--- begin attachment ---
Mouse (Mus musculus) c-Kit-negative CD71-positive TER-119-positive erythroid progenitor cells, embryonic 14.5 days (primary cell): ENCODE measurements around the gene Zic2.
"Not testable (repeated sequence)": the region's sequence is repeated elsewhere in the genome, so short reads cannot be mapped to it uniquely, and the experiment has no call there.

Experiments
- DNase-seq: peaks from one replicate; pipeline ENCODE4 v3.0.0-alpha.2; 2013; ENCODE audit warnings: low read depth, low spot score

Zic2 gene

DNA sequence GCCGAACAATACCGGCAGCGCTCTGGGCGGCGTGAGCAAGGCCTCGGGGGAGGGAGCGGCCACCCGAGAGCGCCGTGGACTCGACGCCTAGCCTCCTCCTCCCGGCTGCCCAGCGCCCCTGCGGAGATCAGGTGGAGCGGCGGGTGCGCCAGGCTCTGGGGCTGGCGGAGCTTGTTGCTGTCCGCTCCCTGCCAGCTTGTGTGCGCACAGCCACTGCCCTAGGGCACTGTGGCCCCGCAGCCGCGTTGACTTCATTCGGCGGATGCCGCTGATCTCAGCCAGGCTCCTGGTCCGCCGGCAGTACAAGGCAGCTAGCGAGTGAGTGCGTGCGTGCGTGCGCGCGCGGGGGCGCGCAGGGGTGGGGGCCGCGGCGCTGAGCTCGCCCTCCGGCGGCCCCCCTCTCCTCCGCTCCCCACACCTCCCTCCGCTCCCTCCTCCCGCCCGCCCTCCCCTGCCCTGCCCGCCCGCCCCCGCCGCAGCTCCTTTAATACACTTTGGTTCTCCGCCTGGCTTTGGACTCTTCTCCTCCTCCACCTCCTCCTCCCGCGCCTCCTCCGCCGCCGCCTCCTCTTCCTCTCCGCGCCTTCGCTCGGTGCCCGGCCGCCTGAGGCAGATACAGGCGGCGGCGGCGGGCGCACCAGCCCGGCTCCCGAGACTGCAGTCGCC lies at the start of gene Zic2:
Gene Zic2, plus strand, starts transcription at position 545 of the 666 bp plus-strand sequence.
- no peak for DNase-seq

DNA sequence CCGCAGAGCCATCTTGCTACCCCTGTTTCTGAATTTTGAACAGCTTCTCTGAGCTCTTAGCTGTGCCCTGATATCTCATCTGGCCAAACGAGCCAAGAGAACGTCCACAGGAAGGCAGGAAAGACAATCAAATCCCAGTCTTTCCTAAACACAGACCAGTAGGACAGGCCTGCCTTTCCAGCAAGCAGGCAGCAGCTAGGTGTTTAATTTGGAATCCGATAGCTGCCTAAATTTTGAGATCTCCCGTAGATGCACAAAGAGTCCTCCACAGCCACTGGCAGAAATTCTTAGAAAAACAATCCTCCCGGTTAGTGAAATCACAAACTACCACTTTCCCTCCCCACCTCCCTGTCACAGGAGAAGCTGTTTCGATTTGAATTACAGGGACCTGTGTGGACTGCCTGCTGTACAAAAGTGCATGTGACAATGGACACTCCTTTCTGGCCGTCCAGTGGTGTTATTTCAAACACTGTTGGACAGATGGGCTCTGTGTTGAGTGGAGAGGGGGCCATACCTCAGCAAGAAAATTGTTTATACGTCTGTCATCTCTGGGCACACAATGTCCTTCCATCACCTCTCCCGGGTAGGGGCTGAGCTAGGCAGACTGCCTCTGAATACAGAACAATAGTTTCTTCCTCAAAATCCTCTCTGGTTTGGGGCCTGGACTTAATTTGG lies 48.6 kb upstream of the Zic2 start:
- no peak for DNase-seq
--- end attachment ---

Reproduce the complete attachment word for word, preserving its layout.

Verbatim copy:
Mouse (Mus musculus) c-Kit-negative CD71-positive TER-119-positive erythroid progenitor cells, embryonic 14.5 days (primary cell): ENCODE measurements around the gene Zic2.
"Not testable (repeated sequence)": the region's sequence is repeated elsewhere in the genome, so short reads cannot be mapped to it uniquely, and the experiment has no call there.

Experiments
- DNase-seq: peaks from one replicate; pipeline ENCODE4 v3.0.0-alpha.2; 2013; ENCODE audit warnings: low read depth, low spot score

Zic2 gene

DNA sequence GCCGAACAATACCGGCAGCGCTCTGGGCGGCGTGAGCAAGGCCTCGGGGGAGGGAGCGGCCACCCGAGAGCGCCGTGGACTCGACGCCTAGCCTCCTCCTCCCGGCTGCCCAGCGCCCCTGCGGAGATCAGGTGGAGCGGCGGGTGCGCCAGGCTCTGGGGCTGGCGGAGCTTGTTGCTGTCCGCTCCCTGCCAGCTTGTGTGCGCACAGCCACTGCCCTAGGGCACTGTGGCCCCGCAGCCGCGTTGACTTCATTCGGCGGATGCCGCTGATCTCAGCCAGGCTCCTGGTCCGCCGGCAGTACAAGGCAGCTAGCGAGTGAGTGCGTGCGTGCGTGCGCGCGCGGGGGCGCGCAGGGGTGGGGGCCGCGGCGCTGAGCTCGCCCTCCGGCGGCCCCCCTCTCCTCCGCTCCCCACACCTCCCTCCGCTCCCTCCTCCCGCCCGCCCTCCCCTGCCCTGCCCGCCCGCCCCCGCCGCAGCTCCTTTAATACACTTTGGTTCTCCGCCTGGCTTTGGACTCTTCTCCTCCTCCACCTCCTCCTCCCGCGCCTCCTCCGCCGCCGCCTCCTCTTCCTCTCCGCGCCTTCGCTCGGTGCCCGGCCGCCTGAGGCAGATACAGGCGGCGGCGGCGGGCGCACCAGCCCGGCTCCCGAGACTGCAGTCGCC lies at the start of gene Zic2:
Gene Zic2, plus strand, starts transcription at position 545 of the 666 bp plus-strand sequence.
- no peak for DNase-seq

DNA sequence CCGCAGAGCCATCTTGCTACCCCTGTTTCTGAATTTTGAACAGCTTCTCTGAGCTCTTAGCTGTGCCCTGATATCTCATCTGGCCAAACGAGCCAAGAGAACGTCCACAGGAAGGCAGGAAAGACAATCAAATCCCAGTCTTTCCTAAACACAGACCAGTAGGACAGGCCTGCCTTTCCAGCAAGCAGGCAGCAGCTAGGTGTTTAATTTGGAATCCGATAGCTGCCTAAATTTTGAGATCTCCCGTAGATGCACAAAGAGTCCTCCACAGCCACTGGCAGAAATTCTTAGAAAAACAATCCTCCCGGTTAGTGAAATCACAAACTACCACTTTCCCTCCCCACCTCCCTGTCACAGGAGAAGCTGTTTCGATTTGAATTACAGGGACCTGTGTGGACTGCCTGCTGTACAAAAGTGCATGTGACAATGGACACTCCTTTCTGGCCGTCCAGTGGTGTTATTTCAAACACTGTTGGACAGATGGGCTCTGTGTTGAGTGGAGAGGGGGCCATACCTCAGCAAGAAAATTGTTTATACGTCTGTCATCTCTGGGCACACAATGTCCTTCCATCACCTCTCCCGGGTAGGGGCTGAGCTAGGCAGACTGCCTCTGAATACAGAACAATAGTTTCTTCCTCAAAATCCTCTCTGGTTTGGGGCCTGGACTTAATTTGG lies 48.6 kb upstream of the Zic2 start:
- no peak for DNase-seq